El-Erian and Pimco Say to Build Cash After Latest Market Gains

  • Risks are being downplayed in equity market ahead of Trump
  • Goldman analysts among those that suggest caution on stocks

Mohamed El-Erian and his former colleagues at Pacific Investment Management Co. say now’s a good time to take advantage of the latest rallies in global financial markets and scale back from risk.

After the Dow Jones Industrial Average rose to a record, fueled by bets on the incoming U.S. administration spurring reflation in the world’s largest economy, some investors are starting to voice concern. The question: can President-elect Donald Trump deliver on fiscal stimulus and job growth after taking office next month in the face of a fractious American Congress?

Mohamed El-Erian

Photographer: Michael Nagle/Bloomberg

“It makes total sense to take some money off the table,” El-Erian, the chief economic adviser at Allianz SE and a Bloomberg View columnist, said Tuesday. “We’ve priced in no policy mistakes. We’ve priced in no market accidents, and we’ve ignored all sorts of political issues,” he said on Bloomberg TV. In October, El-Erian said that he held about 30 percent of his own money in cash.

Pimco has been trimming its holdings of high-yield bonds, said Mark Kiesel, chief investment officer for global credit at the company. Pimco, based in Newport Beach, California, is owned by Munich-based Allianz.

“We have actually been de-risking,” Kiesel said Tuesday on Bloomberg TV. “We actually like holding, in the credit markets, a little more cash.”

The president-elect’s pledges of tax cuts and spending increases are driving expectations for faster growth and inflation in the world’s biggest economy. Trump has also blamed China and Mexico for American job losses and threatened tariffs on imports.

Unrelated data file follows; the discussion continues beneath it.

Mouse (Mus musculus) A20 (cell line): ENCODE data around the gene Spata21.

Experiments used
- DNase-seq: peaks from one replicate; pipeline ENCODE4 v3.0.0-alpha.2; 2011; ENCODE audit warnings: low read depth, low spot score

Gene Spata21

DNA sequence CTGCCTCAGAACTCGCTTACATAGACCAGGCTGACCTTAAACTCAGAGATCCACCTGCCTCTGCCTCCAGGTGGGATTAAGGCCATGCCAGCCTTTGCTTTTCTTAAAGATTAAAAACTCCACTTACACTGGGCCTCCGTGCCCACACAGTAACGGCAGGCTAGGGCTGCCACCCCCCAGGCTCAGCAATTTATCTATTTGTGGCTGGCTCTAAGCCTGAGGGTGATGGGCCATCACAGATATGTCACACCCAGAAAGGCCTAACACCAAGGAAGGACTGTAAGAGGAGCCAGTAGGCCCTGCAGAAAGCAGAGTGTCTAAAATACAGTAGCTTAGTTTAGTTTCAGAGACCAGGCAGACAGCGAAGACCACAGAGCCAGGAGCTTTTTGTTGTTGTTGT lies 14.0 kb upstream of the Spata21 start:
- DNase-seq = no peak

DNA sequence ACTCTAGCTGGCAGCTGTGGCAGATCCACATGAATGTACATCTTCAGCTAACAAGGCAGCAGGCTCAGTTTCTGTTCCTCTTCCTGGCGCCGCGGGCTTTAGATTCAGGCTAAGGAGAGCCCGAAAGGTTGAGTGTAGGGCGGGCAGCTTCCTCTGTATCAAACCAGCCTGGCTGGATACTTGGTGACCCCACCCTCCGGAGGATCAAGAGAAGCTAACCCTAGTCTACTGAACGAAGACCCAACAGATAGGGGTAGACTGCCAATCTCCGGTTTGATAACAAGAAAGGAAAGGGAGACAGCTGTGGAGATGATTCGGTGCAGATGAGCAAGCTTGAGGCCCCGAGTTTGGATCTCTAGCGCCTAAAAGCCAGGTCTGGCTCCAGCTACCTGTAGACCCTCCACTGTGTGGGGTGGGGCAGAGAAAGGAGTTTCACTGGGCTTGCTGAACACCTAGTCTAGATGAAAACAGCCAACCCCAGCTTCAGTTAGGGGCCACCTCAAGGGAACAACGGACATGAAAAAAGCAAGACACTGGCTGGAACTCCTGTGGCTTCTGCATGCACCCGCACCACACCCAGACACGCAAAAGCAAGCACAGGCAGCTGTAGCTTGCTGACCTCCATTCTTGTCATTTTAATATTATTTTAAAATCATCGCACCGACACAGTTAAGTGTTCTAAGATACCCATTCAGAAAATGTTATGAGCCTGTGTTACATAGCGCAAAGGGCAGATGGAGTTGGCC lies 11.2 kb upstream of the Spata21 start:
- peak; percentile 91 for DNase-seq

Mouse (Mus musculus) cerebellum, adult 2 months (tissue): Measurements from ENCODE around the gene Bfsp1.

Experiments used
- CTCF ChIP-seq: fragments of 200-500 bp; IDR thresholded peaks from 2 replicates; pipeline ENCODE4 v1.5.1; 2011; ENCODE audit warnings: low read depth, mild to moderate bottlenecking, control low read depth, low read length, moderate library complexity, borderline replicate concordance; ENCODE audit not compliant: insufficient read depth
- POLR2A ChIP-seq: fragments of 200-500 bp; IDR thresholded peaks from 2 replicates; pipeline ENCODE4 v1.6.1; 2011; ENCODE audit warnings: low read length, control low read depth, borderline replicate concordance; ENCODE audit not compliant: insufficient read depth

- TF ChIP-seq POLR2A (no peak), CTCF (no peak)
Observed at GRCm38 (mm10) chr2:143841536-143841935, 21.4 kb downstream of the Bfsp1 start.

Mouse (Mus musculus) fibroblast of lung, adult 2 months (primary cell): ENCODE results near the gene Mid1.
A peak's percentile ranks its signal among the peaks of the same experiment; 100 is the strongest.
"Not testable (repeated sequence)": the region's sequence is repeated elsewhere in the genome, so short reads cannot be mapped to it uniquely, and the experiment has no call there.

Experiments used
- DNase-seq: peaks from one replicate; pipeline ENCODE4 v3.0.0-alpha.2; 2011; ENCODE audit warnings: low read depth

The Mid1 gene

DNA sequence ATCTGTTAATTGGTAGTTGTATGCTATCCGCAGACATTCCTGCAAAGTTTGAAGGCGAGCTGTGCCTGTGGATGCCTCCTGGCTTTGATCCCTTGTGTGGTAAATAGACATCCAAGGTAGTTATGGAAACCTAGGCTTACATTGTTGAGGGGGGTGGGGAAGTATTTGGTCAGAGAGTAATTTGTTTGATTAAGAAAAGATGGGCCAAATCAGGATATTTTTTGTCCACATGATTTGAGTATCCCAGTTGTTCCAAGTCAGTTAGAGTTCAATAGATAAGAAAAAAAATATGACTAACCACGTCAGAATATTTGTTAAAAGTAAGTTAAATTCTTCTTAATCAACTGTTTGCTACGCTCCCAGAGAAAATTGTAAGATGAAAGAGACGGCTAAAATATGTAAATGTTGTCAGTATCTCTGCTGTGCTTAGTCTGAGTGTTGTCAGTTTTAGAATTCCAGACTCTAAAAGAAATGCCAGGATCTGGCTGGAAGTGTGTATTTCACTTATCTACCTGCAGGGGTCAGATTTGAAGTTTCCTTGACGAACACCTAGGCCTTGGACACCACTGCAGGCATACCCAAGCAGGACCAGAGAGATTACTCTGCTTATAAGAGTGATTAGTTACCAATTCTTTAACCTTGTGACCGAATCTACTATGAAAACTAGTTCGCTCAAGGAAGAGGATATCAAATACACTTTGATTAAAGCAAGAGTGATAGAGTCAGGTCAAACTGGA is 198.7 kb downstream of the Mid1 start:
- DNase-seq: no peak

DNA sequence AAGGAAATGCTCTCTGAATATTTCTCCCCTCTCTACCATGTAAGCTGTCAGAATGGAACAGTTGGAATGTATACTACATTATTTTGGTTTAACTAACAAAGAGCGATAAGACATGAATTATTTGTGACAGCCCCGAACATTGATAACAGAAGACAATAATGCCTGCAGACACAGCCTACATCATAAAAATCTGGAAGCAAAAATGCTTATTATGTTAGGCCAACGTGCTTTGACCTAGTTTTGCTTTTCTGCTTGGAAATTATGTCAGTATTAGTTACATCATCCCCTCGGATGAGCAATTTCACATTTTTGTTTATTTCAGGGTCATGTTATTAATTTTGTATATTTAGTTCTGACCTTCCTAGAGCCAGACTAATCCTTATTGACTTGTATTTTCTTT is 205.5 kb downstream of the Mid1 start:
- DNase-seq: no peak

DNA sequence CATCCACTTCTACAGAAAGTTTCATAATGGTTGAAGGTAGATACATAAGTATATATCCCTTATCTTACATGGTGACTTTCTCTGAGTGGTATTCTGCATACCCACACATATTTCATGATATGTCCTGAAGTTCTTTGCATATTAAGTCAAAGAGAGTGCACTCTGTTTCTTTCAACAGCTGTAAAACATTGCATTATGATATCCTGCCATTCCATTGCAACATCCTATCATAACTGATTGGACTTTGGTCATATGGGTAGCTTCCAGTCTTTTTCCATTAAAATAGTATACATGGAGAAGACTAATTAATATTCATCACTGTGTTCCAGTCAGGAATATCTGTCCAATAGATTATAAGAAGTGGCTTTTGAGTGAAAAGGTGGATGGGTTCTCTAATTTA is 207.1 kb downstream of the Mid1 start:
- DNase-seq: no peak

Dividend Yields

The Dow has returned 18 percent including reinvested dividends in this year’s stock rally, according to data compiled by Bloomberg. The result is a decline in the index dividend yield to 2.39 percent, below the Treasury 10-year yield around 2.57 percent. 

U.S. high yield bonds have returned almost 17 percent this year, based on the Bloomberg Barclays indexes. They pay about 4 percentage points more than Treasuries, the narrowest spread in more than two years.

Goldman Sachs Group Inc. analysts are among those suggesting caution about stocks at this point. Any large fiscal stimulus risks stoking inflation more than growth, and in turn boosting interest rates that then hurt shares, according to their rationale. The move would be a risk to “the equity market party,” Goldman analysts wrote in a report.

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